How long is an egg stay edible

Discussion in 'Chicken Behaviors and Egglaying' started by daniel-delarosa, Dec 30, 2010.

  1. daniel-delarosa

    daniel-delarosa Chillin' With My Peeps

    Dec 14, 2010
    Seminole, Oklahoma
    I was wondering how long eggs stay good after you collect them? I did a search and read that unwashed are ok to set on the counter and washed eggs have to be refrigerated. But I didn't see anything on the shelf life. How long can an unwashed egg set on the counter before it goes into the fridge, and after it DOES go in the fridge how long can it set in there? I doubt any of my eggs will have time to go bad with all of my family, but i have a "thing" about food going bad. Like Orange Juice, I wont drink any after the first day it is opened. lol
  2. lovinlife

    lovinlife Chillin' With My Peeps

    An egg is still viable in the nest for well over a week (the hen lays an egg a day and won't sit on them until she's laid a nest-full, so the first one laid is 10 days old before it starts to develop into a chick), so it will be fine on the counter for that long, too. A refrigerated farm egg will be good for over a month, I've heard up to 6 weeks. Don't wash the eggs until you're ready to use them. Washing removes the bloom (protective coating) and allows air into the egg, so they won't last as long. If I have a very dirty egg, I'll soak it in warm water for a minute and gently rub the gunk off. It's one I'll use in the next few days, but it would last much longer. I rarely refrigerate my eggs. I put them on the counter and either sell them or give them away within a few days. We eat them before there is a need to refrigerate.

    I read an article about how eggs were stored a few centuries ago. They would rub lard on the eggs and set them in a dark cool corner, the eggs would last for up to six months. The lard kept air out of the egg so they lasted longer. Crazy!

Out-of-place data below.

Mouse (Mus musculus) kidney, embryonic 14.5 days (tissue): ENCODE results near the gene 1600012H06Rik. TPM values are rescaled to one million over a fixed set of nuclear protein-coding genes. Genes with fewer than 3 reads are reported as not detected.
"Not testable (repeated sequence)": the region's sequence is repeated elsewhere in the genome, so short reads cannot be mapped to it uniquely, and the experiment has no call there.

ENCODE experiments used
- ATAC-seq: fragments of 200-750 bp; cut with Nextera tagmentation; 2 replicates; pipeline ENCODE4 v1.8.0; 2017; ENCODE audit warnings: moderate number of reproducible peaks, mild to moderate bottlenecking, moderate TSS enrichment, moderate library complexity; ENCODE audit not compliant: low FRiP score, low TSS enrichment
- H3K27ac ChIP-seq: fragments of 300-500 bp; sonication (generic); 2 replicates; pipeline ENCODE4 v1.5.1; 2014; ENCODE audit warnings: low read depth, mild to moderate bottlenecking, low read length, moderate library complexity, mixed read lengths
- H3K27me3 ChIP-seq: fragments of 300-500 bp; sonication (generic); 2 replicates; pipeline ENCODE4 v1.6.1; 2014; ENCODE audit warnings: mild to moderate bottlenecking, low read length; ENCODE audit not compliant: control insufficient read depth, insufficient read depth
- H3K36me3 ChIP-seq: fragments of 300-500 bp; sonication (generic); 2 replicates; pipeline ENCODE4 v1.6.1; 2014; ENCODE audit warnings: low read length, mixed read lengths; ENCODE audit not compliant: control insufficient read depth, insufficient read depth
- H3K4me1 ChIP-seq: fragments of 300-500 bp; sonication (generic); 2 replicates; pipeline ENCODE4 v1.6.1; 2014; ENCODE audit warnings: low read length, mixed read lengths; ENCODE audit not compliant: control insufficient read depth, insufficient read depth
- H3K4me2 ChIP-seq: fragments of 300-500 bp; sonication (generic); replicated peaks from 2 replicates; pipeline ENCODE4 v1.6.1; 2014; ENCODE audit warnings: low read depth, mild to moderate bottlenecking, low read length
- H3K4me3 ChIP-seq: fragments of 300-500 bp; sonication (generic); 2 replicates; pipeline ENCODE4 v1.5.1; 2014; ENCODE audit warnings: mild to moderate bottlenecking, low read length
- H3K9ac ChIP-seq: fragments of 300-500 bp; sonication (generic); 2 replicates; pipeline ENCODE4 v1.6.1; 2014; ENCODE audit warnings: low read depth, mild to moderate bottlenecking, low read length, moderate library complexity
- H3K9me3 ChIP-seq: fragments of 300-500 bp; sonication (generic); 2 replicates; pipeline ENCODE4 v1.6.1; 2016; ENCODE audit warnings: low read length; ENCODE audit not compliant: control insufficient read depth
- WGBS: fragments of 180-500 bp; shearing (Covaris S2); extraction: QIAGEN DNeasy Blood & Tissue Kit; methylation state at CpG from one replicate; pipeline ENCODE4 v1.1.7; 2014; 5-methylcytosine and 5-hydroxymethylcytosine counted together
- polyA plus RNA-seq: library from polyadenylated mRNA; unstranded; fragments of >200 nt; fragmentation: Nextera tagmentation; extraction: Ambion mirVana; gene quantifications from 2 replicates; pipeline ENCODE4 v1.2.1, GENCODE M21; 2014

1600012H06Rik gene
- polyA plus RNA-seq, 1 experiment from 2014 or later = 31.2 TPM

3. wegotchickens

    wegotchickens DownSouth D'Uccles & Silkies

    Jul 5, 2007
    Sevier County, TN
    When it doubt, put an eating egg in a deep bowl of water. If it floats, toss it. If it acts like it's ready to float, cook it DONE, like in a cake or something.

    I don't recommend this test for hatching eggs......
  4. Barry Natchitoches

    Barry Natchitoches Chillin' With My Peeps

    Sep 4, 2008
    A professional dairy and egg farmer I know dates her eggs out eight weeks from the day she retrieves them out of her hens nests.

    She says they are good for three months, but she puts the "Best Used By ____" date at 8 weeks so that the customer will still have another month after the date to use the eggs.

    She does NOT wash her eggs, but she does refrigerate them -- and assumes that the customer does too.

    Personally, I've eaten eggs that were not washed and stayed on the kitchen table (were not refrigerated) for a month. I'm still living, or at least I was last time I took my blood pressure.
    Last edited: Dec 31, 2010
  5. FireTigeris

    FireTigeris Tyger! Tyger! burning bright

    Quote:I thought that was backwards...
  6. AKsmama

    AKsmama Chillin' With My Peeps

    Jun 20, 2010
    South Carolina
    Quote:I thought that was backwards...

    Nope. . . the older the egg, the bigger the air cell, so the more it floats. If it doesn't float, it's good; if it tips up, use soon; if it floats, toss it.
  7. I will gladly eat any egg my chickens have laid up to 3 weeks previously without any refridgeration. That is a personal take on things. I have never had any issues with three week old NOT refridgerated eggs. I do know that most store bought eggs are refridgerated and some take up to 3 weeks to get to the stores. So do what is comfortable for you. My relatives say they have no problem eating an egg that has NOT been refriderated for up to a month. Personally I draw the line at three weeks. I can't tell you though the last time an egg around here lasted more than 5 days before eating. NUM NUM
  8. KellyandKatie

    KellyandKatie Chillin' With My Peeps

    Aug 29, 2007
    Kitsap County, WA
    My hubby is a submarine sailor, he tells me they eat the same eggs they pack from home port the entire deployment, and they are stored in the bilge (not refrigerator) he says they cook green a couple months in, but they still eat them

    I am not recommending this, the float test is what I use for our personal home eggs, but I think its funny every time I hear about the green eggs and ham the sailors enjoy underway

    needless to say, hubby is not too picky about old eggs are our house:D
  9. booker81

    booker81 Redneck Tech Girl

    Apr 18, 2010
  10. Muscovies

    Muscovies Chillin' With My Peeps

    The first 1-8 days then it starts to develop the chick

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